Internship important, its terms needs review


One of the things to consider needs to be the exposure you will get. There are places where interns are only used as free labour and kept away from learning. FILE PHOTO | SHUTTERSTOCK

A few days ago, I had a discussion with a recent university graduate as part of sharing experience of life after school and the options that one has in the legal profession.

This followed a session that our final-year students had organized at the University of Nairobi on the transition to life of work and its implications. I found both sessions illuminating.

The reality is that there are many young people completing university education every year than was the case a decade ago.

This is happening at a time when the economy is facing great strains thus reducing the prospects of securing jobs for these young graduates.

This should concern the entire country. Having spent colossal sums of money to train the future generation, it is important that we focus on how to make their transition to the job market smoother than it currently is.

Internship is one useful avenue for addressing the question. It helps to expose graduates to work life by proving practical exposure and an opportunity to shadow experienced people and learn skills that will make the job transition easy.

In addition, it increases their chances of landing a job, as they get to both hone and expose their talents to potential employers.

In the conversation with the young graduate, concerns were raised about the advertisements to the extent that the internship is free and those who are given the opportunity should expect no pay.

I was shocked when the graduate complained about this statement, arguing that to not pay anything is to ignore the realities on the ground.

To her, while young people are happy to get exposure, they find it difficult to do so for free since they require to travel to and from the place of internship, take a meal and afford some clothing.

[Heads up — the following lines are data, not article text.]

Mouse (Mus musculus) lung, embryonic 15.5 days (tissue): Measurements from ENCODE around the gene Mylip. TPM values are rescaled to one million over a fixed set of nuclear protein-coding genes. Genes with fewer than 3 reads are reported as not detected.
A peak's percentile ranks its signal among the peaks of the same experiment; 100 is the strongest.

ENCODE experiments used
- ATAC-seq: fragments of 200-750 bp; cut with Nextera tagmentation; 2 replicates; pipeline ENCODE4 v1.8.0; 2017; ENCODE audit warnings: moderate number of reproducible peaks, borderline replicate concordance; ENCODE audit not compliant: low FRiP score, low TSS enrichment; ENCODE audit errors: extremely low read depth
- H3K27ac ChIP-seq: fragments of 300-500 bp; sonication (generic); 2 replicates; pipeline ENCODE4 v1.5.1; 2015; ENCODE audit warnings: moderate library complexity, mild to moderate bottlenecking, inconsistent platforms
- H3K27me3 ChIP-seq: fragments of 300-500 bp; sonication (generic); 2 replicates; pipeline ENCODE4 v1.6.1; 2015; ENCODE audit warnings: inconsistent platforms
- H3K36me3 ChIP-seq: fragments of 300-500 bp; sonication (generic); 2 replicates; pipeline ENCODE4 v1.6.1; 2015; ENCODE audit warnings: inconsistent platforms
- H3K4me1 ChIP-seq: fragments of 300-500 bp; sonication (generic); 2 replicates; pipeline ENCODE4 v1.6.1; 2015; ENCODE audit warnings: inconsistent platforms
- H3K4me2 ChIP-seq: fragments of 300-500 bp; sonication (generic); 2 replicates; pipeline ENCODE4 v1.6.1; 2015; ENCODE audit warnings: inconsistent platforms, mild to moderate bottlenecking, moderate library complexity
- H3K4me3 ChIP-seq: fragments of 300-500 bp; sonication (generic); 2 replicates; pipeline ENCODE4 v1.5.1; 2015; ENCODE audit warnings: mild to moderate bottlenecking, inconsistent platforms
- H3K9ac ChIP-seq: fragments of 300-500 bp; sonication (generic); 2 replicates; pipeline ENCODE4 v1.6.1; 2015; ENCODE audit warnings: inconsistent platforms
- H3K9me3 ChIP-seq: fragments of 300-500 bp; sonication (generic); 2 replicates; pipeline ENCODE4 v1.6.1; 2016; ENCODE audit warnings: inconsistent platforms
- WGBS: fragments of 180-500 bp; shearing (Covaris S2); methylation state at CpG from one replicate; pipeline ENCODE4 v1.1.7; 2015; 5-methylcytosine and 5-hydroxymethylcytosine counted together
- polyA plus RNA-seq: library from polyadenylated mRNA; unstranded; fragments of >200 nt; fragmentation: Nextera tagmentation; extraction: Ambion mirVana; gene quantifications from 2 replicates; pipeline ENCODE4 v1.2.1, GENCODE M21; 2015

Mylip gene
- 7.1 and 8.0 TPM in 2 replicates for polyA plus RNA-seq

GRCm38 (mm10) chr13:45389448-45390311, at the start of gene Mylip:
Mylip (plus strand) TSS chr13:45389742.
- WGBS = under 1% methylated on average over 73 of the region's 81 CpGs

My initial reaction was one of horror. Here was a young person, seeking opportunities to join the job market, yet very critical of the structured mechanisms society was putting in place to make this easier.

More so in a society where a lot of job advertisements ask for some years of practical experience, something that the internship would grant them. On further discussions though, I realized that there was a real point being made.

There are many young people who are unable to afford a decent meal during their university days. Upon completion of university, they have no choice but to retreat to their rural villages.

Recalling my days as a student, if I did not get the opportunity to do odd jobs I would not have stayed in Nairobi during holidays and after finishing law studies.

We owe people whose situation resembles mine many years ago a chance to pursue internships too.

Unless we provide a basic stipend, such opportunities will remain only for children whose parents are well off and thus able to afford necessities.

It is only this group who will get accommodation, fare and food from their parents and thus take up the internship opportunities.

This is not to argue that internships should be paid. Far from it. In fact, it is important that young people get socialized into appreciating that these are practical learning opportunities, chances to ease into the job market and an extension of learning.

However, some basic stipend to take care of their facilitation to and from work should be one that the country considers and standardizes.

The Teachers Service Commission internship programme offers a useful benchmark for the country to debate and possibly consider legislating as a basis for regulating all internships in the country.

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